Holding Up The Sky
Following their successful summit of Mt. Everest in 2008, a team of seven Nepali women set out to climb the celebrated 7 Summits – the highest peak on each of the seven continents.
"Holding Up the Sky" documents the inspiring tale about how and why these 7 Nepali women and 3 African "sisters" climbed Kilimanjaro on International Women's Day in 2013. Their mission was to call attention to the challenges girls and young women face growing up in traditional patriarchal societies of the developing world. The physical challenges of the Kilimanjaro climb parallel the individual stories each woman relates about overcoming "gender obstacles" growing up.
Winner: Best Documentary Arusha Film Festival 2014. 46 minutes
The Tibetan Research of Herbert Benson MD
A 7 minute trailer for a 30 minute documentary on the 1980s research of Dr. Herbert Benson into the physiology of a secret ritual Tibetan meditation called tum-mo, the meditation of inner fire. Today Dr. Benson is the Director Emeritus of the Benson-Henry Institute for Mind Body Medicine at Massachusetts General Hospital, and Mind Body Medicine Professor of Medicine, Harvard Medical School. Dr Benson is one of the first Western physicians to bring the healing aspects of spirituality into medicine. Throughout his 40+ year career, Dr. Benson has worked to build awareness of Mind Body Medicine, to validate it through research, and to bridge the gap between Western and Eastern medical practices.
Burundi Rwanda Refugee Camps
This video was filmed in 1994 in the refugee camps of Tanzania and Zaire; camps spawned by inter-ethnic conflict between Hutu and Tutsi.
The hostilities exploded initially in Burundi in October 1993, coinciding exactly with our move to Bujumbura. The Burundi violence of October 1993 foreshadowed the Rwanda genocide of April 1994. Astonishingly Rwanda has largely recovered while Burundi continues to flirt with a return to all out violent conflict.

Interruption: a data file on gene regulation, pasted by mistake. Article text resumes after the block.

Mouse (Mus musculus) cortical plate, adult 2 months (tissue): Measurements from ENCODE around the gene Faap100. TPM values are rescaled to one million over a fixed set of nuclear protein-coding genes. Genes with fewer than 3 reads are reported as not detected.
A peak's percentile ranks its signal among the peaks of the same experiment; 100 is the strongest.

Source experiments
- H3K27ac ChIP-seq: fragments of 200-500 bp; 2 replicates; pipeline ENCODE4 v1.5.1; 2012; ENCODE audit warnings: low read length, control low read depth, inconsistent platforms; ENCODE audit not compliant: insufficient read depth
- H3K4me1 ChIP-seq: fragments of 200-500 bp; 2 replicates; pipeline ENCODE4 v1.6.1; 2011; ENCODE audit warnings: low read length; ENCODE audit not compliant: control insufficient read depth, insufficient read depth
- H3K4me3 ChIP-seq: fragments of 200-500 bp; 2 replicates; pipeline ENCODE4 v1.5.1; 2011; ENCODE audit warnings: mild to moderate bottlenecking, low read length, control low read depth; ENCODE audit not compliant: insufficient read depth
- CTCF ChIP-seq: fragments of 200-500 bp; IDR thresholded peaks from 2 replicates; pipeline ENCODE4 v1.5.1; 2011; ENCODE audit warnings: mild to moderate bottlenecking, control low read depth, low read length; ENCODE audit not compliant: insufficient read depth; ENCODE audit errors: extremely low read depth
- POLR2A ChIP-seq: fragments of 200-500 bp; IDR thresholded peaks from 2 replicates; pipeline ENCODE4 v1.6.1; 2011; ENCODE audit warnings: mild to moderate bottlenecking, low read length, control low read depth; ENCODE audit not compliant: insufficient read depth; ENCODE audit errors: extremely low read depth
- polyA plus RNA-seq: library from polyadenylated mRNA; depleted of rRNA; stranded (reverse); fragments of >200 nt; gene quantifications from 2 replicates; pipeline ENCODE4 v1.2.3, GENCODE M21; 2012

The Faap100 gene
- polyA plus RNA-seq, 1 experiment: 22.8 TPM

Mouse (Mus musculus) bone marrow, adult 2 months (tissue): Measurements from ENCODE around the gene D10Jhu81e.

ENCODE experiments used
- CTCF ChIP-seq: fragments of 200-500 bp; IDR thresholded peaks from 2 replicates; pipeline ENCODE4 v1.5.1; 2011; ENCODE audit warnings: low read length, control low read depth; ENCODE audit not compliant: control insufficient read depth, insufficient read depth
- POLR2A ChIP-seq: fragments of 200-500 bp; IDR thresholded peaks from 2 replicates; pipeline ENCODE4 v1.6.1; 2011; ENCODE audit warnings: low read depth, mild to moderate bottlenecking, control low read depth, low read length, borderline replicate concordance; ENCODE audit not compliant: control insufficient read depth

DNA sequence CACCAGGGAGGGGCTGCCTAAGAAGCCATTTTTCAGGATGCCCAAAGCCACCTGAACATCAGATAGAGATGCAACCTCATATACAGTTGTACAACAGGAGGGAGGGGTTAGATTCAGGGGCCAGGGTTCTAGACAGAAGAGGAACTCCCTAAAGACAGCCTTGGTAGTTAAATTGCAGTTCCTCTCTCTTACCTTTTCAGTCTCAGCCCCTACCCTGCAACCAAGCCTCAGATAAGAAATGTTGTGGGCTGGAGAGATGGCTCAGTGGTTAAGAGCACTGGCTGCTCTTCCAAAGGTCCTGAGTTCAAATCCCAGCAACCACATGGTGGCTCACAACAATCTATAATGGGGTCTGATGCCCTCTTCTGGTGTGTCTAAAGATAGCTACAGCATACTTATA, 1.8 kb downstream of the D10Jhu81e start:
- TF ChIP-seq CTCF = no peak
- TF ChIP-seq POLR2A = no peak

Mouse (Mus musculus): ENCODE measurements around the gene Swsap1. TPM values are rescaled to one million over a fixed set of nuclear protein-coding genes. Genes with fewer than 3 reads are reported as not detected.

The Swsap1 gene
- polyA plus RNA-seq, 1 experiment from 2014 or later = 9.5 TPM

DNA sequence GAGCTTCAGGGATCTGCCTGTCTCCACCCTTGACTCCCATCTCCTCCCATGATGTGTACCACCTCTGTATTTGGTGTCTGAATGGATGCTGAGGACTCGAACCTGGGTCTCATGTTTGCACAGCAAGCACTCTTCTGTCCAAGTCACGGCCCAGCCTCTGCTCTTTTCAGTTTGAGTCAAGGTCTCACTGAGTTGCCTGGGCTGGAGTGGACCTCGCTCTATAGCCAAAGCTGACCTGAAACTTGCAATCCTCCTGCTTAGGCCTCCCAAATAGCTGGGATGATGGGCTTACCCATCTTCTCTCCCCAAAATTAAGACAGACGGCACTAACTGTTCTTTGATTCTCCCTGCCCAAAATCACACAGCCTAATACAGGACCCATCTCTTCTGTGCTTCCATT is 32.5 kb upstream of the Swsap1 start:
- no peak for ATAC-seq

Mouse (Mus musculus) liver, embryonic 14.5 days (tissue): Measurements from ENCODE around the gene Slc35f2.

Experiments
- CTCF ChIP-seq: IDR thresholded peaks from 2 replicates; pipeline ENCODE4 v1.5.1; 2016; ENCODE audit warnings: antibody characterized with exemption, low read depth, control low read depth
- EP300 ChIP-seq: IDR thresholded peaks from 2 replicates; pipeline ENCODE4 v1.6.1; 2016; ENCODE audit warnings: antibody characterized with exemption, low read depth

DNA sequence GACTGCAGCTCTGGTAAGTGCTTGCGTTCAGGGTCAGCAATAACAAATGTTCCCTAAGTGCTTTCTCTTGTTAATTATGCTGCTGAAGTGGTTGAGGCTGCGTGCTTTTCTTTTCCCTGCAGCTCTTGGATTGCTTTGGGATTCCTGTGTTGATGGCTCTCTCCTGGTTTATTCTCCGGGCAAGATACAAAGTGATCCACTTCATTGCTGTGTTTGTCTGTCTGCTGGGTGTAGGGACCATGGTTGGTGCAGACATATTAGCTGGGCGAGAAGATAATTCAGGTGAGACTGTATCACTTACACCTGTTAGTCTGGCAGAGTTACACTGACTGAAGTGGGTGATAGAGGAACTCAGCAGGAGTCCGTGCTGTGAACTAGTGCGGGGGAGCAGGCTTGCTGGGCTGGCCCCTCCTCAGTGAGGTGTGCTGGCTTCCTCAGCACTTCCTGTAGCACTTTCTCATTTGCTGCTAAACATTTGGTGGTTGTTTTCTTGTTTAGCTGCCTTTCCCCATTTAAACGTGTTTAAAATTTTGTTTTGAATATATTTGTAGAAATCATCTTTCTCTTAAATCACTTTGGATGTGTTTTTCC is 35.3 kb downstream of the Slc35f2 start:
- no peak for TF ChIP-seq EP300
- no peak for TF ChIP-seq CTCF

Healing Invisible Wounds
Refugees and the internally displaced are just one measure of how the vicious conflict impacted Hutu and Tutsi communities.
Another, quite separate measure of the social destructiveness of this civil war was the explosion in the number of unaccompanied children and orphans. With its program “Assistance aux Enfants Non Accompagnés” or AENA, Unicef took up the challenge to reunite unaccompanied children with their families. In the case of orphans, Unicef sought to place them with surviving close relatives. "Healing Invisible Wounds" is a film about that process. This is an English cover of the original French version.
By international standards the film itself is of poor technical quality. Nevertheless, I am quite proud of it given the difficult circumstances under which we had to work. I teamed up with a film crew from “Education pour la Santé”, a branch of the Ministry of Health. All we had access to was low-end poorly maintained industrial quality video equipment. Because of sporadic outbreaks of violence throughout the country it took us 6 months to complete the film. I had budgeted only 6 weeks! Despite the odds, we got it done.
They Call Themselves Huaorani
In 1993 Maxus, an American oil company, won the drilling rights to a pristine section of the Ecuadorian Amazon which is also home to the Huaorani, an indigenous group many anthropologists at the time considered the most violent humans on earth. I was asked by Maxus to help train its oil rig crews how to work safely among the Huaorani. Maxus pledged to do jungle drilling differently. Maxus claimed a sincere commitment to protecting the Amazon and the Huaorani way of life. I believed them and accepted the assignment. Was I just an accomplice to malevolent capitalism? Looking back on the film today it's alarming to see that the conflicting issues of 25 years ago are still clashing priorities today. For instance, how can everyone involved – of course including the indigenous populations themselves – benefit fairly from economic development? Can economic development of sensitive environmental areas ever really be accomplished without causing irreparable harm? Does development always have to mean the end to aboriginal cultures? While conservation of the Amazon is vitally important, is it right to deny indigenous peoples access to prosperity and the benefits of the 21st century? The debate about the rights and wrongs of this project, and about development versus conservation in general, rages on.